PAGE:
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Volume 15, Issue 4
April 2017


“Offramp from hell” gets a blessing  
by Virginia Bruce

The eastbound offramp leading from Highway 26 to Cedar Hills Boulevard has long been a source of frustration and danger to motorists and pedestrians. A solution is finally in sight, as three jurisdictions and a corporation near agreement on a public-private partnership to build a better intersection.

Beaverton, Oregon Department of Transportation (ODOT) and the Peterkort Co. will each invest $200,000 to build improvements. Washington County will put in $600,000 to fund the sidewalk improvements and the sidewalk on the east side of CHB under the overpass. and manage the project. The agreement is nearly complete, after lengthy negotiations on the details. All parties and their representatives are expected to sign it over the next few weeks. Our Commissioner, Greg Malinowski, tell us, “The County voted on April 4 to go forward with the plan to add a signal for the offramp of eastbound 26 at Cedar Hills Blvd.”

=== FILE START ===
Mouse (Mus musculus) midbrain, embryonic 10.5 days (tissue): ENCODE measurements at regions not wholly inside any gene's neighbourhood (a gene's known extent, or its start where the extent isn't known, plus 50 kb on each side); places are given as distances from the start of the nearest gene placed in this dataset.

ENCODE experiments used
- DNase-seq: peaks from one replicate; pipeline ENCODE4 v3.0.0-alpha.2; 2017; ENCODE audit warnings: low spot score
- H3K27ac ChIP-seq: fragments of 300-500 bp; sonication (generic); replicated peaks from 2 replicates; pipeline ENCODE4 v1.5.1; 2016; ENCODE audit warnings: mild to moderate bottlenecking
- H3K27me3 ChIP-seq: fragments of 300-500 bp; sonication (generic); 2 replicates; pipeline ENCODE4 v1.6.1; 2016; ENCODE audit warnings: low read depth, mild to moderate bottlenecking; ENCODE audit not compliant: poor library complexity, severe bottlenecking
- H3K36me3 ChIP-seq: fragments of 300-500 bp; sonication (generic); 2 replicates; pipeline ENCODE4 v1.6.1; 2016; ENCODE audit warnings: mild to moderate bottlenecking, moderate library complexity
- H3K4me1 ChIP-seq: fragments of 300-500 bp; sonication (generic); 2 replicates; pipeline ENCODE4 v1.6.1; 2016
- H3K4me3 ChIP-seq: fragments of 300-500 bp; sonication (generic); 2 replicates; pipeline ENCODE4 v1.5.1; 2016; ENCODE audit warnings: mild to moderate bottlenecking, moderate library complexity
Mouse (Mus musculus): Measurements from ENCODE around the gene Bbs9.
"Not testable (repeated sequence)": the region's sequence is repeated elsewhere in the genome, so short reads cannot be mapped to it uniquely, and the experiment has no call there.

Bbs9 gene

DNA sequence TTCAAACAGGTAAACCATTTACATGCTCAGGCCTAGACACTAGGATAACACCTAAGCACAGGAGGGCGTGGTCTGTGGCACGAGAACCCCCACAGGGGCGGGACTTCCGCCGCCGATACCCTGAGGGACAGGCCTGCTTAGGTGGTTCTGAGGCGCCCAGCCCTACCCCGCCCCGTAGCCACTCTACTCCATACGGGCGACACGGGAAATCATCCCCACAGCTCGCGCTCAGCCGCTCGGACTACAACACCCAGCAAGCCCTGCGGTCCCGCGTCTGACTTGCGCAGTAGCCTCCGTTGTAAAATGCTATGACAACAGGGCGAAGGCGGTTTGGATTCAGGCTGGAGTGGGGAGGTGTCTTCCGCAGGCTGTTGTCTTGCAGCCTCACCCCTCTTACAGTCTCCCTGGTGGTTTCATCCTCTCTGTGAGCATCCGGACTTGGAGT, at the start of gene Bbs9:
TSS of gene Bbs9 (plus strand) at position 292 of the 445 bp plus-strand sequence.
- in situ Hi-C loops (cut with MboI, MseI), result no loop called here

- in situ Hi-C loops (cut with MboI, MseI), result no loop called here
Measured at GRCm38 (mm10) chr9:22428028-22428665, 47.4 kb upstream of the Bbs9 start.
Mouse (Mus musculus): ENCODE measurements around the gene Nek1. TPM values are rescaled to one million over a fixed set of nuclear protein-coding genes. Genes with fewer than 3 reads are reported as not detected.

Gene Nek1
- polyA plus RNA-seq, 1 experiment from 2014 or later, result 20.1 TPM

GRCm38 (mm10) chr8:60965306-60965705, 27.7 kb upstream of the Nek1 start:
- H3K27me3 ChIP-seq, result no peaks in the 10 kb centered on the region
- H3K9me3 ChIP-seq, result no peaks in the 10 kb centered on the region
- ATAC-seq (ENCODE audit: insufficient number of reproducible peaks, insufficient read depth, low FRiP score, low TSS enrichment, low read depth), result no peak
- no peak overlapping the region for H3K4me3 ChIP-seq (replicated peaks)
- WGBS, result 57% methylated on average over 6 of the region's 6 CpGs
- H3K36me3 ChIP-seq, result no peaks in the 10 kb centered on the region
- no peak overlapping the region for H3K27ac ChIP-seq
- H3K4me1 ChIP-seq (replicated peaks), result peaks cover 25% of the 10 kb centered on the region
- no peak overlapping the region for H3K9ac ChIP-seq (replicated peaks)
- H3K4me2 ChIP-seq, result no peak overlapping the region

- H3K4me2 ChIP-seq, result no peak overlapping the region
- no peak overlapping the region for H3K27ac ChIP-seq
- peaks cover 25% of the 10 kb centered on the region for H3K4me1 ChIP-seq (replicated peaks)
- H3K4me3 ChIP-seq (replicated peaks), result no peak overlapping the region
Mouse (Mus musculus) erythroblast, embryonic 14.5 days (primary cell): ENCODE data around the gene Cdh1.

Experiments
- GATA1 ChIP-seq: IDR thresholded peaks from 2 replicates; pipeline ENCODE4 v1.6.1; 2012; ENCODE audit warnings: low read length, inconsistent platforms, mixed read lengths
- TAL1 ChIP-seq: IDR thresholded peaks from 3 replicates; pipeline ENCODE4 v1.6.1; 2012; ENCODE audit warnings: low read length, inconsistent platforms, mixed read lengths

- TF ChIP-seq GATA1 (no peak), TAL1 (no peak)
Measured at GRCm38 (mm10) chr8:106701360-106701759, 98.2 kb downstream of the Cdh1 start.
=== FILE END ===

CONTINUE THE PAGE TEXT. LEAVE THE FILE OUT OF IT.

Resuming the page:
Don Odermott, who represents Peterkort on traffic issues, said, “J. Peterkort and Company continues to be supportive of the agreement among the three agencies and Peterkort to install a traffic signal at the Hwy 26 / Cedar Hills Blvd. offramp. That agreement appears to be very close to being signed by all parties.”

Why has it taken so long?